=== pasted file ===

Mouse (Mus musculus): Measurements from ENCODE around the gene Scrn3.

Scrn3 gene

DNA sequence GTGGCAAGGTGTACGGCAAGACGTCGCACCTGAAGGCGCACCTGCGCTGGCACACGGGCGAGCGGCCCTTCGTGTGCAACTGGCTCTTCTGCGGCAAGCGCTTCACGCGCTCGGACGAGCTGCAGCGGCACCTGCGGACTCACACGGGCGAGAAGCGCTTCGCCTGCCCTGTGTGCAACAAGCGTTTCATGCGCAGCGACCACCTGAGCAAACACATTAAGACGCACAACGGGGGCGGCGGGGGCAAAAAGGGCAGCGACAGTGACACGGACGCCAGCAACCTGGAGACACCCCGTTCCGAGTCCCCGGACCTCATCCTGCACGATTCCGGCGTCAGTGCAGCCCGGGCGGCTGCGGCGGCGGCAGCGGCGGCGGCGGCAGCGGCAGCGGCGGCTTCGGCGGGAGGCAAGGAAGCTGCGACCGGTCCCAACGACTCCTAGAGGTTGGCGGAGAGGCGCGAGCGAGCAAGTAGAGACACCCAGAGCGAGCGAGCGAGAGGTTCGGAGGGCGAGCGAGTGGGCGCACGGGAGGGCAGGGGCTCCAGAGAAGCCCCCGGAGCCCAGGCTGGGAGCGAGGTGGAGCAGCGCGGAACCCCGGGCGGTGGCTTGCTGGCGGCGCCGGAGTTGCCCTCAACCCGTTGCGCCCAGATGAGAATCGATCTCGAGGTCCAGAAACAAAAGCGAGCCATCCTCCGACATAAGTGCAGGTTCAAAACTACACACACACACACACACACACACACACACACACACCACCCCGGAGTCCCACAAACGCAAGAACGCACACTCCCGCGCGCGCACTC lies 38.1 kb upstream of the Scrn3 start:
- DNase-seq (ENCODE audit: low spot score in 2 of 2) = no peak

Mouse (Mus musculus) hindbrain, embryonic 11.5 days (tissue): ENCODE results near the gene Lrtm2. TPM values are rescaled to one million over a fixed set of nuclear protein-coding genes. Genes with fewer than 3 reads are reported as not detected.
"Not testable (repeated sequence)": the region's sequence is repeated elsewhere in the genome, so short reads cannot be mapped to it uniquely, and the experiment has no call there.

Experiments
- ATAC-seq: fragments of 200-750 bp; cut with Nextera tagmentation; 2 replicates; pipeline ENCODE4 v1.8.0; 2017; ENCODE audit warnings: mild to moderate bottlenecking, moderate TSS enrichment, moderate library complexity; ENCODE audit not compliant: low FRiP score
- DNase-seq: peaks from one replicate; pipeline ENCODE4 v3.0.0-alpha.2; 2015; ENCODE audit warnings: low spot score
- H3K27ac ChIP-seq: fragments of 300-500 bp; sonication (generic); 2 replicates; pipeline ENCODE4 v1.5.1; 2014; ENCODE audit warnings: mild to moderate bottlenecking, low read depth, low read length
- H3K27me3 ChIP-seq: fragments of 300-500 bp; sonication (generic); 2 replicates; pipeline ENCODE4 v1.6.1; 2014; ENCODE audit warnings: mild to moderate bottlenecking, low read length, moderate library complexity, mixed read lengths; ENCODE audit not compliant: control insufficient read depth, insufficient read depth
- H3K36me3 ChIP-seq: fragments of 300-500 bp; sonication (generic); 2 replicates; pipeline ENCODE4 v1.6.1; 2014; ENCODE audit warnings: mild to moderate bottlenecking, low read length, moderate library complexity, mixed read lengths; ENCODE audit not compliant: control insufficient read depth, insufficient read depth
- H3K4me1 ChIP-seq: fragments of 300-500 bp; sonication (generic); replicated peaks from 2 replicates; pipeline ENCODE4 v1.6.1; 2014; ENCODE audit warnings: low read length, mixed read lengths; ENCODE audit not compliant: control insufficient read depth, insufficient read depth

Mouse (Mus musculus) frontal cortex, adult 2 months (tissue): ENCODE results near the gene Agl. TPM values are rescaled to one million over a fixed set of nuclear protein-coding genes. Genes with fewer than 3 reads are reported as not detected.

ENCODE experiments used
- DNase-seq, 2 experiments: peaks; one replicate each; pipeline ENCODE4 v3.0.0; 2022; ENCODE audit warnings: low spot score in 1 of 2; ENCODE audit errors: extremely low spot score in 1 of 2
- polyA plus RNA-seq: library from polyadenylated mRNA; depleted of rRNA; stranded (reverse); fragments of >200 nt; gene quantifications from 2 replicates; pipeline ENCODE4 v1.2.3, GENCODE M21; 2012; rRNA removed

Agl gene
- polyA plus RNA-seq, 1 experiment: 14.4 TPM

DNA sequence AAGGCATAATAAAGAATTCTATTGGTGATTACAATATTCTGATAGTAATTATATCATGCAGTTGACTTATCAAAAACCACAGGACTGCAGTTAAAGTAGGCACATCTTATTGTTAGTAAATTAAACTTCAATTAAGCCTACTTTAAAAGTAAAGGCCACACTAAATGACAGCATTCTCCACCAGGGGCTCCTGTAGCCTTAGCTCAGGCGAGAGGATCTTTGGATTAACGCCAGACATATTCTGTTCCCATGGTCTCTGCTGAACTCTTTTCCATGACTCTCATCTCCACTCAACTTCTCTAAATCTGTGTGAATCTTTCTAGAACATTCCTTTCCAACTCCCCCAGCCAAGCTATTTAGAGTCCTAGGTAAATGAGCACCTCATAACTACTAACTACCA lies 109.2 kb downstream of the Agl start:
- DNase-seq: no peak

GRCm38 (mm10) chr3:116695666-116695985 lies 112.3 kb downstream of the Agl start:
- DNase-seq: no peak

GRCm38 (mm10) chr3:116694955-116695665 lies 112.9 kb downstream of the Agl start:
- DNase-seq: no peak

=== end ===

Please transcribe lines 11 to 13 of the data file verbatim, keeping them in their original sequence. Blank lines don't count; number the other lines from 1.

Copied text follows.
- H3K27me3 ChIP-seq: fragments of 300-500 bp; sonication (generic); 2 replicates; pipeline ENCODE4 v1.6.1; 2014; ENCODE audit warnings: mild to moderate bottlenecking, low read length, moderate library complexity, mixed read lengths; ENCODE audit not compliant: control insufficient read depth, insufficient read depth
- H3K36me3 ChIP-seq: fragments of 300-500 bp; sonication (generic); 2 replicates; pipeline ENCODE4 v1.6.1; 2014; ENCODE audit warnings: mild to moderate bottlenecking, low read length, moderate library complexity, mixed read lengths; ENCODE audit not compliant: control insufficient read depth, insufficient read depth
- H3K4me1 ChIP-seq: fragments of 300-500 bp; sonication (generic); replicated peaks from 2 replicates; pipeline ENCODE4 v1.6.1; 2014; ENCODE audit warnings: low read length, mixed read lengths; ENCODE audit not compliant: control insufficient read depth, insufficient read depth